Tulsa Botanic Garden

From Wikipedia, the free encyclopedia
Jump to: navigation, search

The Tulsa Botanic Garden is a 170-acre botanical garden under development in northwest Tulsa, in Osage County, Oklahoma. It is currently open to the public on Saturdays, April through October. It is located at the intersection of N 52 W Avenue and W 43 Street N.[1]

The project was first conceived in 1999 and called the Oklahoma Centennial Botanical Garden Research and Education Center. The Osage Nation conducted a blessing ceremony for the garden in 2007.[2] A 7 acres (2.8 ha) lake and 1,200 square feet (110 m2) visitor center were dedicated in 2008 and opened to the public in 2009. F. Todd Lasseigne was named to run the garden in 2011.[3][4] In 2013, some 1,200 plants were added, and the facility was renamed as the Tulsa Botanic Garden (TBG).[5] Development continued during the following winter in preparation for the garden's April 2014 reopening.[6]

Construction of water and electric mains to the TBG was completed during the summer of 2014. Previously, the facility had to truck in water and use a portable propane generator to supply electricity. During early 2014, the center completed an outdoor shade structure, covering an area of 3,200 square feet (300 m2). This structure will shelter plants that can not be grown in full sunlight. The center plans to build an indoor structure of the same size. Staff offices, which have been in the Harwelden mansion, will move to the center in the fall of 2014.[7]

The Garden announced progress on their first capital campaign on October 2, 2014. The campaign will fund the construction of four gardens: The Floral Terraces will be a formal garden, set on four acres, that will showcase colors and textures throughout the season, using ornamental plants including perennials, shrubs and bulbs. The Children’s Discovery Garden is designed as a “wonderland” environment to provide experience-based learning for children and families. The Lotus Pool will highlight aquatic plants, like lotus and water lilies, and be surrounded by the circular All Seasons Garden that will be filled with plants throughout the year. [8]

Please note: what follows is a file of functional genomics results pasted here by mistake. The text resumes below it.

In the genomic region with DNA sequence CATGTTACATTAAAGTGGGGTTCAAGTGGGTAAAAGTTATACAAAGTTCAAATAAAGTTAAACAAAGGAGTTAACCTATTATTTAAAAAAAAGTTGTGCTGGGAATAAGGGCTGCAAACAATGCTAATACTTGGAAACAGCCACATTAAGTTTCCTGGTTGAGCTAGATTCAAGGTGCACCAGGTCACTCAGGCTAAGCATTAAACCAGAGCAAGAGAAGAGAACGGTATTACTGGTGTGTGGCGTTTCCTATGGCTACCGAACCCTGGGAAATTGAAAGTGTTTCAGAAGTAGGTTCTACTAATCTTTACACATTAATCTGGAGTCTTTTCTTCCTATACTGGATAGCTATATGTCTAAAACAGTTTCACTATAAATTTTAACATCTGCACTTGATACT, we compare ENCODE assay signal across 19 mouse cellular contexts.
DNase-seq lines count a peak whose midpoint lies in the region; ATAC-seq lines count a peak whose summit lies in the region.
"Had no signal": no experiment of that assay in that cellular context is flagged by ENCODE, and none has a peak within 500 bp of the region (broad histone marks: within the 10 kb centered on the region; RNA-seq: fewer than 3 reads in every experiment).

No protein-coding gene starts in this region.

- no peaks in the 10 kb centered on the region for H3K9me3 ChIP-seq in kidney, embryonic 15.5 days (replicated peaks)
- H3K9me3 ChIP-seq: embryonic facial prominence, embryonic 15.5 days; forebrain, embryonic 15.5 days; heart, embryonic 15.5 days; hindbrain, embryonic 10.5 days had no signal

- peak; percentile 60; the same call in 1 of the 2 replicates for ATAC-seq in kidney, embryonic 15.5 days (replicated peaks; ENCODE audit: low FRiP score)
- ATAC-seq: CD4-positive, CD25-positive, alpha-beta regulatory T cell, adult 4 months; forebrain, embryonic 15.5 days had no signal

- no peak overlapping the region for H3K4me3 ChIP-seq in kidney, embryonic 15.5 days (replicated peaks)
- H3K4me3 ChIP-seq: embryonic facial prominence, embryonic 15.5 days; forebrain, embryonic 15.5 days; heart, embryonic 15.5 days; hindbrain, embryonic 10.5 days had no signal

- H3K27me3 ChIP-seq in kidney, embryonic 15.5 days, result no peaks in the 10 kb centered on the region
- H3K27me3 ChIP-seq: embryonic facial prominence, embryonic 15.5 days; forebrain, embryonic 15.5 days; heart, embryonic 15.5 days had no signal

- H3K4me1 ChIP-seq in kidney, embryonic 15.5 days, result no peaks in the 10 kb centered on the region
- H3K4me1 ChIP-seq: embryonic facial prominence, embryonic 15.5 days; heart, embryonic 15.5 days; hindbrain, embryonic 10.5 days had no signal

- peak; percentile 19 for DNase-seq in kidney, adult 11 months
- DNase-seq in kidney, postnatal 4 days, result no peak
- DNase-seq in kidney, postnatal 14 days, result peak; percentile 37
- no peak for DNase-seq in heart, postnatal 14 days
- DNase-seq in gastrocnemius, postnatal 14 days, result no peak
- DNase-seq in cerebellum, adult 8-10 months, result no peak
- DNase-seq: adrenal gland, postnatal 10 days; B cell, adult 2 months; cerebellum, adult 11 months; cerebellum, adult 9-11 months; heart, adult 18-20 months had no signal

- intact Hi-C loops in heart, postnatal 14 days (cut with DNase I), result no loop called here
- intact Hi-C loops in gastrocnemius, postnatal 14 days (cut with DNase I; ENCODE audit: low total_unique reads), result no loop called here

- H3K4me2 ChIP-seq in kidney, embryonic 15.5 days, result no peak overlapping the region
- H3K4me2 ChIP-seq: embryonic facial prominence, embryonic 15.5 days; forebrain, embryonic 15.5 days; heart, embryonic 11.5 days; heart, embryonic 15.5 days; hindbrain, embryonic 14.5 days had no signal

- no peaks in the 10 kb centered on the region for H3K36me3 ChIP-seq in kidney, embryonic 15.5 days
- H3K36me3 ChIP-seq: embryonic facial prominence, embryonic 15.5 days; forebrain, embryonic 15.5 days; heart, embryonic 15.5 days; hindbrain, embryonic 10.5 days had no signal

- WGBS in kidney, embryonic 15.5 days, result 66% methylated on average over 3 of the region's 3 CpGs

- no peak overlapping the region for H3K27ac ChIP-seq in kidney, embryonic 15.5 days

Groundbreaking for the A.R. and Marylouise Tandy Floral Terraces was Thursday, November 13, 2014. The $3 million project is expected to be finished by fall 2015. [9]

References[edit]

  1. ^ "Tulsa Botanic Garden.'Formerly Oklahoma Centennial Botanical Garden'".Tulsa City-County Library. Retrieved September 13, 2014.
  2. ^ April Marciszewski, "Tribal blessing: Ceremony marks initial event for Oklahoma Centennial Garden", Tulsa World, May 1, 2007  – via HighBeam Research (subscription required) .
  3. ^ "Meet Todd Lasseigne, New Executive Director of the Oklahoma Centennial Botanical Garden", KWGS, May 24, 2011.
  4. ^ Pearl Garrison, "Botanical Garden Blooming With Todd Lasseigne", GTR Newspapers, October 17, 2011.
  5. ^ Emory Bryan, "Newly Renamed Tulsa Botanic Garden Unveils Big Plans For Growth", KOTV-DT, July 10, 2013.
  6. ^ Nour Habib, "Thousands of bulbs being planted at Tulsa Botanic Garden", Tulsa World, January 15, 2014 (subscription required).
  7. ^ "Construction at Tulsa Botanic Garden moves ahead." Tulsa World. Habib, Nour. August 4, 2014. Retrieved September 13, 2014.
  8. ^ Habib, Nour. "Tulsa Botanic Garden says fundraising for first phase tops $10 million". Tulsa World. Retrieved 15 November 2014. 
  9. ^ "Tulsa Botanic Garden breaks ground start of $3M project". KJRH.com. Retrieved 15 November 2014. 

External links[edit]

Coordinates: 36°12′33″N 96°03′36″W / 36.209117°N 96.059994°W / 36.209117; -96.059994